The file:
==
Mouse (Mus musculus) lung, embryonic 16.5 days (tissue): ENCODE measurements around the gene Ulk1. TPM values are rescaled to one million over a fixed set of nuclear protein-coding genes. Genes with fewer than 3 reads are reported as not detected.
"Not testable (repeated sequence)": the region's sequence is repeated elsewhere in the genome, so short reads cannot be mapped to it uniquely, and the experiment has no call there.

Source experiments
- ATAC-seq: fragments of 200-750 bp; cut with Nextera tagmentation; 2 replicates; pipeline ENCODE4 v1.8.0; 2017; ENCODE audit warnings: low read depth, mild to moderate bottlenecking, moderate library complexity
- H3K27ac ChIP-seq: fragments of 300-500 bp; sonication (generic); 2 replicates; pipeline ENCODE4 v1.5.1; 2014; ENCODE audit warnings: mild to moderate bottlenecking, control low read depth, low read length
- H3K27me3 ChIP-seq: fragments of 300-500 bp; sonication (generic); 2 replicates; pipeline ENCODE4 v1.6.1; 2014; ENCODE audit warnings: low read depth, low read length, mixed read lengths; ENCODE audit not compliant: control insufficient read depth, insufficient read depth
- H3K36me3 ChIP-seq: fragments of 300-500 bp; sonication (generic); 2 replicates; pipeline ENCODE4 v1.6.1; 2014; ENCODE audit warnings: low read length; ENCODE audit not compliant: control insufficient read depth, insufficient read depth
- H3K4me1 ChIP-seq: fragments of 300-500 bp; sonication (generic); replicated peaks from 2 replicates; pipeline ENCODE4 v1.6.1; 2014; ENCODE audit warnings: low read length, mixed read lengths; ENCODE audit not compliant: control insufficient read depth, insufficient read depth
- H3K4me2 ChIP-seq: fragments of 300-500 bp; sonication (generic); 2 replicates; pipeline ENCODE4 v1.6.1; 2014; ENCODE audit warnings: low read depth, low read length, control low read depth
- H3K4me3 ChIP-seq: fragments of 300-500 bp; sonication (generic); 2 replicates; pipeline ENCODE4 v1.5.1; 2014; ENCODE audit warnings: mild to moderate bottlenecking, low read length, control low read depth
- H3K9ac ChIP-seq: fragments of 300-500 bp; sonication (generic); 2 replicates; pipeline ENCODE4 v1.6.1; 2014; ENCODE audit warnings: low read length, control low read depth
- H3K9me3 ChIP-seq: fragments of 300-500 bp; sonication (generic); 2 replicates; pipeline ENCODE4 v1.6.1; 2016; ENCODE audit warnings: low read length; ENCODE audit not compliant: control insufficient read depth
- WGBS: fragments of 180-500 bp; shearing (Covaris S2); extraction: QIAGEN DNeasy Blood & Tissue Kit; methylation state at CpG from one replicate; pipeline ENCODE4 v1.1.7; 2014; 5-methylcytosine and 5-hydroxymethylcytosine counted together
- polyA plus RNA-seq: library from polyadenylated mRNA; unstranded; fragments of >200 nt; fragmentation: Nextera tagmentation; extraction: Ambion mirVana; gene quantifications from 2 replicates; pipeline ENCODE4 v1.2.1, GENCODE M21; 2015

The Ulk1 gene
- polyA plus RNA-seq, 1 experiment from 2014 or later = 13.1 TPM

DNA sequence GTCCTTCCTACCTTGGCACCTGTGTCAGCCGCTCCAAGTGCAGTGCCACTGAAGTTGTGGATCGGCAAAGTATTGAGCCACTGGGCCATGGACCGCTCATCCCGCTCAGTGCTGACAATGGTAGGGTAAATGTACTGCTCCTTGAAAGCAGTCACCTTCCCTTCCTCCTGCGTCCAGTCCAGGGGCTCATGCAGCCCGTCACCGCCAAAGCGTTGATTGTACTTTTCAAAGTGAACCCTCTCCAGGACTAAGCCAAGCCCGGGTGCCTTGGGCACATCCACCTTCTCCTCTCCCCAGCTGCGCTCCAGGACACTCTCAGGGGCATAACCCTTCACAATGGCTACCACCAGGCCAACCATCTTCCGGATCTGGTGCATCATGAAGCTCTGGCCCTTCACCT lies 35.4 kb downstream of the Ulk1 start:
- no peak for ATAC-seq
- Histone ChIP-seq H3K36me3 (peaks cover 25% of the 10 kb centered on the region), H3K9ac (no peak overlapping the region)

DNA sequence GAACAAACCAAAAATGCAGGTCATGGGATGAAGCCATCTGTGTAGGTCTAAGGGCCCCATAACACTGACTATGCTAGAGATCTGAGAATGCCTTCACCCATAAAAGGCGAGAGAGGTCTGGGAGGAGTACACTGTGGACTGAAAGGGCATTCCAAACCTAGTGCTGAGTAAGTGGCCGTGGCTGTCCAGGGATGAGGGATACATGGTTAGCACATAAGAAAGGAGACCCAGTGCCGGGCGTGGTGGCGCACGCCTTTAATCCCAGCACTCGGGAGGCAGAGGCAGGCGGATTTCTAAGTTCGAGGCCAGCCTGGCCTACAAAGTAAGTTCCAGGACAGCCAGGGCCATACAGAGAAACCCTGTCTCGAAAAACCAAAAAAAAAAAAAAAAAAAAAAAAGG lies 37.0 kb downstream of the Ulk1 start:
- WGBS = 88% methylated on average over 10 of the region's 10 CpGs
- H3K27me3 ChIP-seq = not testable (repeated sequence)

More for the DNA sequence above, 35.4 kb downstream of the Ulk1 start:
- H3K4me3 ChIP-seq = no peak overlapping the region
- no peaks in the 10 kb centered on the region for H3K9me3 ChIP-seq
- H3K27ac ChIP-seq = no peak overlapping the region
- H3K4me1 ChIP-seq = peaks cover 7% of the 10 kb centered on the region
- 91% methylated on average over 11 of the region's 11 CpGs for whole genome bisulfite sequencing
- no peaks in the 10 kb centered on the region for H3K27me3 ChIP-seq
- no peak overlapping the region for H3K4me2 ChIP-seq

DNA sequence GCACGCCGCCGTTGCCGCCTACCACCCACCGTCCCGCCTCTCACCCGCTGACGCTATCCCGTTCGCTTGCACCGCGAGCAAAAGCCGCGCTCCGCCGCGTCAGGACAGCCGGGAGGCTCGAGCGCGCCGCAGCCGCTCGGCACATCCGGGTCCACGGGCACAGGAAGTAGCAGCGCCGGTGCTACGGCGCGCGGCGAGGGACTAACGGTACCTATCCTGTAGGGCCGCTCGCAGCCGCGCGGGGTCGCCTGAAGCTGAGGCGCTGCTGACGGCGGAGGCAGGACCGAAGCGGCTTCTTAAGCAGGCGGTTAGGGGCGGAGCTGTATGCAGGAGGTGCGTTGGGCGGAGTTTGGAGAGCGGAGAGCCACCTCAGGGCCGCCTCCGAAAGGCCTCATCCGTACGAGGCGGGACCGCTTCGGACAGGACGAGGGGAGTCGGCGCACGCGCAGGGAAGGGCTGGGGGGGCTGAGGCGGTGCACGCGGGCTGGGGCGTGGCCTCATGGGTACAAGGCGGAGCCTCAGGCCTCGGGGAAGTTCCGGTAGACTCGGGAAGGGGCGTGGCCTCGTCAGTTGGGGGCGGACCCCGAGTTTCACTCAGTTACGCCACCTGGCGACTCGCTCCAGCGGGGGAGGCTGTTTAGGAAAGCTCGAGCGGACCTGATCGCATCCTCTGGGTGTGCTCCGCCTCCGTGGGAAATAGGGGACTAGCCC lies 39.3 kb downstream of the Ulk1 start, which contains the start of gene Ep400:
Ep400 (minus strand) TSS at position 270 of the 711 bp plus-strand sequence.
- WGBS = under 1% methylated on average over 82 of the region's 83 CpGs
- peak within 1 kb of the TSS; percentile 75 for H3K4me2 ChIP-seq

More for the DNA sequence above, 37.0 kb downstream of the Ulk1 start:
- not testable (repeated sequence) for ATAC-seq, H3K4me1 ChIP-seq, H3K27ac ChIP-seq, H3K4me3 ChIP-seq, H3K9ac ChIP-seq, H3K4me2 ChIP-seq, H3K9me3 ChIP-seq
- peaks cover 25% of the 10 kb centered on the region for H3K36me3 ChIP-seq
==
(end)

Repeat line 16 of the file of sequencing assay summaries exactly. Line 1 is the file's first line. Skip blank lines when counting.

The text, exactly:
- polyA plus RNA-seq, 1 experiment from 2014 or later = 13.1 TPM